Plenty of French Flair but how much of it is homebrew?

European Champions Cup

As mentioned last week, this week we will be looking at the top three French sides performances in the second round of the European Champions Cup and see how this might have a bearing on the French squad selection for the forthcoming November series of Tests against the Southern Hemisphere nations. Looking at French performances in this tournament is always problematic as although French teams often do well, there is the question of how much actual homegrown talent is responsible for this success as opposed to the star studded international composition of their teams.  The French club teams have seemingly limitless budgets which accounts for many of their top teams having in some cases as much as 60% of their squads being made up of non-French based players.

Ulster vs Toulon
Final Score – Toulon 23 – Ulster 13

Of the three fixtures we are looking at, this by far was the most entertaining. Ulster at home came out guns blazing but the international star studded Toulon were simply too good in the end despite a highly spirited comeback from Ulster in the second half that almost could have seen them pull off a draw.

As an outside observer, I almost felt that Ulster were the better side, and for much of the game thought they played a much more entertaining game. Toulon however when they played well were outstanding and did enough ultimately to get past a highly motivated Ulster.  The two key French performances by Toulon for me were the remarkable figure of Mathieu Bastareaud and Maxime Mermoz teaming up in centre field.  If French coach Philippe Saint-Andre is looking for a stellar centre pairing then this could be something to work with especially as these two play together week in week out.

Although an entertaining game and definitely the best of the three fixtures we looked at this weekend, as the French coaching staff pore over the stats of who to pick for November, other than an obvious centre pairing there is very little to work with from this match.

Clermont Auvergne vs Sale Sharks
Final Score – Clermont Auvergne 35 – Sale Sharks 3

 Some great enterprising rugby from Clermont which totally eclipsed that offered by Sale characterised this match, and if I was Philippe Saint-Andre I would feel secure in the knowledge that France has a first class fly half in the form of Camille Lopez. Furthermore, Clermont’s forward pack boasts plenty of homegrown talent and these gentlemen will certainly be up for consideration after they made short work of Sale Sharks.  Lastly, the always reliable Aurelien Rougerie added plenty of firepower to an already formidable backline once he came off the bench.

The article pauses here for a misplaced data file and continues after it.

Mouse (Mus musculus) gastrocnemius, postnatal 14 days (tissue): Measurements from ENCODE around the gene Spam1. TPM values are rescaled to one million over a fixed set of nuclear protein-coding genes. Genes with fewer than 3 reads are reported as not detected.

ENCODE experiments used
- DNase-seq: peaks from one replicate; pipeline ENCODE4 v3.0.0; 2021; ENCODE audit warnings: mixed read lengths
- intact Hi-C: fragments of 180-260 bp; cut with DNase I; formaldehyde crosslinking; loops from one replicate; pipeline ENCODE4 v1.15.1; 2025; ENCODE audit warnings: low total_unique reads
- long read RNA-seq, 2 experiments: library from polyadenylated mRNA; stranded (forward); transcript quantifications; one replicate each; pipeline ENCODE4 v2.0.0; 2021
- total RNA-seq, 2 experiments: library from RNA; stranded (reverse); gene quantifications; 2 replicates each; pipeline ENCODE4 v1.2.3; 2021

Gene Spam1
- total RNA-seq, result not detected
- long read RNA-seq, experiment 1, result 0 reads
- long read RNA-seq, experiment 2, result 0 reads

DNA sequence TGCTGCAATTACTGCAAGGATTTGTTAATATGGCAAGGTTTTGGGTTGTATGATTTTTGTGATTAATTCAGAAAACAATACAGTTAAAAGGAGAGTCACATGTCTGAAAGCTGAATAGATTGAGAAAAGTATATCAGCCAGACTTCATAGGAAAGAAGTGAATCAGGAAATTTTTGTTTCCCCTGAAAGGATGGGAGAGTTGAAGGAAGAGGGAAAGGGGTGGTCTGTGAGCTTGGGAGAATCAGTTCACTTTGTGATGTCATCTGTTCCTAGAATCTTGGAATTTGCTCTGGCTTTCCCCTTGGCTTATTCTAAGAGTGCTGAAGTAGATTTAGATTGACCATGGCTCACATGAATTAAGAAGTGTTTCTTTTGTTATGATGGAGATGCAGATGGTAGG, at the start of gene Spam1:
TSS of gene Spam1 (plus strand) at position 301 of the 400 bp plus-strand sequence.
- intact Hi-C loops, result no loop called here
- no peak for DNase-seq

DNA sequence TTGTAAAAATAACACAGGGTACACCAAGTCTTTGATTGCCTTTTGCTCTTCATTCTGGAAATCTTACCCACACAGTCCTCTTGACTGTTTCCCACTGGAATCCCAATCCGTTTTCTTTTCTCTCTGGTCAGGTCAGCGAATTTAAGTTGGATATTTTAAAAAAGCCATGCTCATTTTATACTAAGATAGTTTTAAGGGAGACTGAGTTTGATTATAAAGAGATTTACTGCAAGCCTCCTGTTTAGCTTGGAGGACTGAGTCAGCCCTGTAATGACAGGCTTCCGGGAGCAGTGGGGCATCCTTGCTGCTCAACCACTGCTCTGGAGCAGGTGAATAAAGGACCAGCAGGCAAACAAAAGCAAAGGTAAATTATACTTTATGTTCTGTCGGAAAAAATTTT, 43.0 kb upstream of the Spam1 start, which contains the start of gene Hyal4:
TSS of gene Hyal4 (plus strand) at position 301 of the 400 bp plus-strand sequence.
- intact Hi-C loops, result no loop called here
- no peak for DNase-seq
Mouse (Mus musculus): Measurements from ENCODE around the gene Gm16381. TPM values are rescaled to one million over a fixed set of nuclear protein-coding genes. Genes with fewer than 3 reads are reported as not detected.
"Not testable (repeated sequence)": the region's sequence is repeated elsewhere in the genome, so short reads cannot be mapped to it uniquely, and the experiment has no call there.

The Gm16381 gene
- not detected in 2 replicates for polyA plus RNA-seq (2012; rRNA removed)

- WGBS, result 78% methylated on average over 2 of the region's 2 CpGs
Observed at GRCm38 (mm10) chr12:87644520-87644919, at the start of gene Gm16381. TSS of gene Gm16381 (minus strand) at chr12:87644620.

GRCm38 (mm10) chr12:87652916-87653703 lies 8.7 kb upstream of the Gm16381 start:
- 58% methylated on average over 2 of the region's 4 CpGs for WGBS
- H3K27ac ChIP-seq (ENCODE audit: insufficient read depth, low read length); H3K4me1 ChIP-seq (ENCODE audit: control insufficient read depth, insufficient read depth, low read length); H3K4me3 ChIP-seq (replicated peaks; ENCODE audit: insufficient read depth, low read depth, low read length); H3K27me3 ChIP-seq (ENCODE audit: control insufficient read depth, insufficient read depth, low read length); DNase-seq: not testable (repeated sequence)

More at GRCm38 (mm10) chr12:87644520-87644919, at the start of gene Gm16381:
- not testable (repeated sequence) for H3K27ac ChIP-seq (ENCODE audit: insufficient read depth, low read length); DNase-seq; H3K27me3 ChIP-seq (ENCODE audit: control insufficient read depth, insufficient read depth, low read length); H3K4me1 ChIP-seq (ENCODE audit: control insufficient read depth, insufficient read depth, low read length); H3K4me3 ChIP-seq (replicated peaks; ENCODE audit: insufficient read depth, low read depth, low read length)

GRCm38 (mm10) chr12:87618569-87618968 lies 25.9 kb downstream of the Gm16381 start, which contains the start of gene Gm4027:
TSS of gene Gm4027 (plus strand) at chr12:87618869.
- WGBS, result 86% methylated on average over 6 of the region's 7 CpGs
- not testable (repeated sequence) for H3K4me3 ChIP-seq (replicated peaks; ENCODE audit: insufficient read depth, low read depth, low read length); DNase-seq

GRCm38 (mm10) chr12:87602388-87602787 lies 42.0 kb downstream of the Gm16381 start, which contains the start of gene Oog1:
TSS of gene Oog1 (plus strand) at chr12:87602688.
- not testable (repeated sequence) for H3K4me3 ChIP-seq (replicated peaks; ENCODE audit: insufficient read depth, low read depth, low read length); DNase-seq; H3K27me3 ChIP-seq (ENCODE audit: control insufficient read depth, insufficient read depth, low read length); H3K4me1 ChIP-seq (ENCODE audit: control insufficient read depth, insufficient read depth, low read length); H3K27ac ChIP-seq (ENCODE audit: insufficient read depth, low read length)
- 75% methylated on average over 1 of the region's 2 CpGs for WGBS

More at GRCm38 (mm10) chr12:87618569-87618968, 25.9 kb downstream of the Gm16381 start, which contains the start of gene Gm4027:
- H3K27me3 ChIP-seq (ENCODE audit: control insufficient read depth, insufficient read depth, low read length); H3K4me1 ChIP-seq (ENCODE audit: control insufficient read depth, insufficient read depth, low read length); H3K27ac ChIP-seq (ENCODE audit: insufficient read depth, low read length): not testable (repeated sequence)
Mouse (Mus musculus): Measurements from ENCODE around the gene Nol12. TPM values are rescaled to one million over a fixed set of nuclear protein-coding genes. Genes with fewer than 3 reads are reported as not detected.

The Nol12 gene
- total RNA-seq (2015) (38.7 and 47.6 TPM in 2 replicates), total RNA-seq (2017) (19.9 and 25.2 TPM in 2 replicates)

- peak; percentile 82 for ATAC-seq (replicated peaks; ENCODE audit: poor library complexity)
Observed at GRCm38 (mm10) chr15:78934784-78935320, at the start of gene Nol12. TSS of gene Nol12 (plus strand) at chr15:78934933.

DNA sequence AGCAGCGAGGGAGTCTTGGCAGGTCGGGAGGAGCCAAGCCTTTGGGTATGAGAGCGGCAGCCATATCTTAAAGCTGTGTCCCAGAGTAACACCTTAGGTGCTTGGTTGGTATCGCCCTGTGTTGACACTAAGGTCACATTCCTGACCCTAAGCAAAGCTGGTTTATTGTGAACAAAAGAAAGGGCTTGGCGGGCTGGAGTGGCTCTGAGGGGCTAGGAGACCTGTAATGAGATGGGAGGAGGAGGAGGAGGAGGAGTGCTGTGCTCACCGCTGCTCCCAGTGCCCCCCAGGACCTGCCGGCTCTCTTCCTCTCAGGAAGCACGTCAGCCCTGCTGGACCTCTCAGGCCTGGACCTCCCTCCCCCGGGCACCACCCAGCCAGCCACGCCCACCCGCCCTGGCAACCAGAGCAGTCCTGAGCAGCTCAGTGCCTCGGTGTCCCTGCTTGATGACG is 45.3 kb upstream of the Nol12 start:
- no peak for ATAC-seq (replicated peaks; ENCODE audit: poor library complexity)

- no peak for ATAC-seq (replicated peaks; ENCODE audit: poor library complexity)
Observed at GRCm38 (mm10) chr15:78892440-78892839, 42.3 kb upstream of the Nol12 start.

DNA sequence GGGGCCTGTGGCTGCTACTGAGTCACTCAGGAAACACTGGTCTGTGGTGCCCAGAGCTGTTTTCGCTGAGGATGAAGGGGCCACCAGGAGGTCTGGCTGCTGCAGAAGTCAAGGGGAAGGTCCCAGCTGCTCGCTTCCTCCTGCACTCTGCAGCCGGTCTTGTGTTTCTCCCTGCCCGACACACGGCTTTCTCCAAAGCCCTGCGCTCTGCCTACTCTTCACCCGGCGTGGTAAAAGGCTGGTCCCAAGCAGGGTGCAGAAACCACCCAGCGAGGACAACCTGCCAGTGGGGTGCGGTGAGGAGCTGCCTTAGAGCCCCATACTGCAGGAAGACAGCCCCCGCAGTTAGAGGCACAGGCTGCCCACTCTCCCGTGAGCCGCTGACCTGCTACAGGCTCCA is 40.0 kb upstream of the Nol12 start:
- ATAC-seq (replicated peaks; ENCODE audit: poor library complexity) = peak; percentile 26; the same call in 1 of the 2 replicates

Clermont boasts some impressive international talent, but there is no doubt that much of the groundwork for this victory was founded on genuine French flair and old fashioned grit. Sale seemed to flounder for much of the second half of the match and once again this surely gives cause for concern for Stuart Lancaster as English teams struggle to face up to international opposition.

Montpellier vs Glasgow
Final Score – Glasgow 15 – Montpellier 13

This game was all about the continuing stellar rise of Glasgow through the European ranks, and how much good news this has for Scotland’s chances this November. Meanwhile another French team comprised largely of foreign based players, leaves French coaching staff with limited options of who to pick for November.

Apart from some questionable refereeing decisions which some may rightly argue could have denied Glasgow the penalty that ultimately won them the match, Glasgow did match Montpellier, particularly up front for the full 80 minutes. Montpellier were the only side to cross the white line and score a try, but Glasgow played a gritty and determined game which ultimately saw them emerge the victors, refereeing decisions aside.  Montpellier’s forward pack had to work hard in trying to crack open Glasgow’s outstanding defence, and from a French perspective, Kelian Galletier at lock was particularly impressive and no doubt will be considered for selection in November by Saint-Andre and company.

So in short, from three matches I came away having few French names stand out as possible selections for Les Bleus in November, from France’s three best sides. There is still the powerhouse of Toulouse who have struggled for the first few months of France’s domestic season but are now starting to fire.  However, with the animosity felt by many French players towards Saint-Andre’s coaching style and team management, selection for France this November will be a challenging endeavour.


Published by Neil Olsen

Passionate about rugby and trying to promote the global game in Canada and North America.

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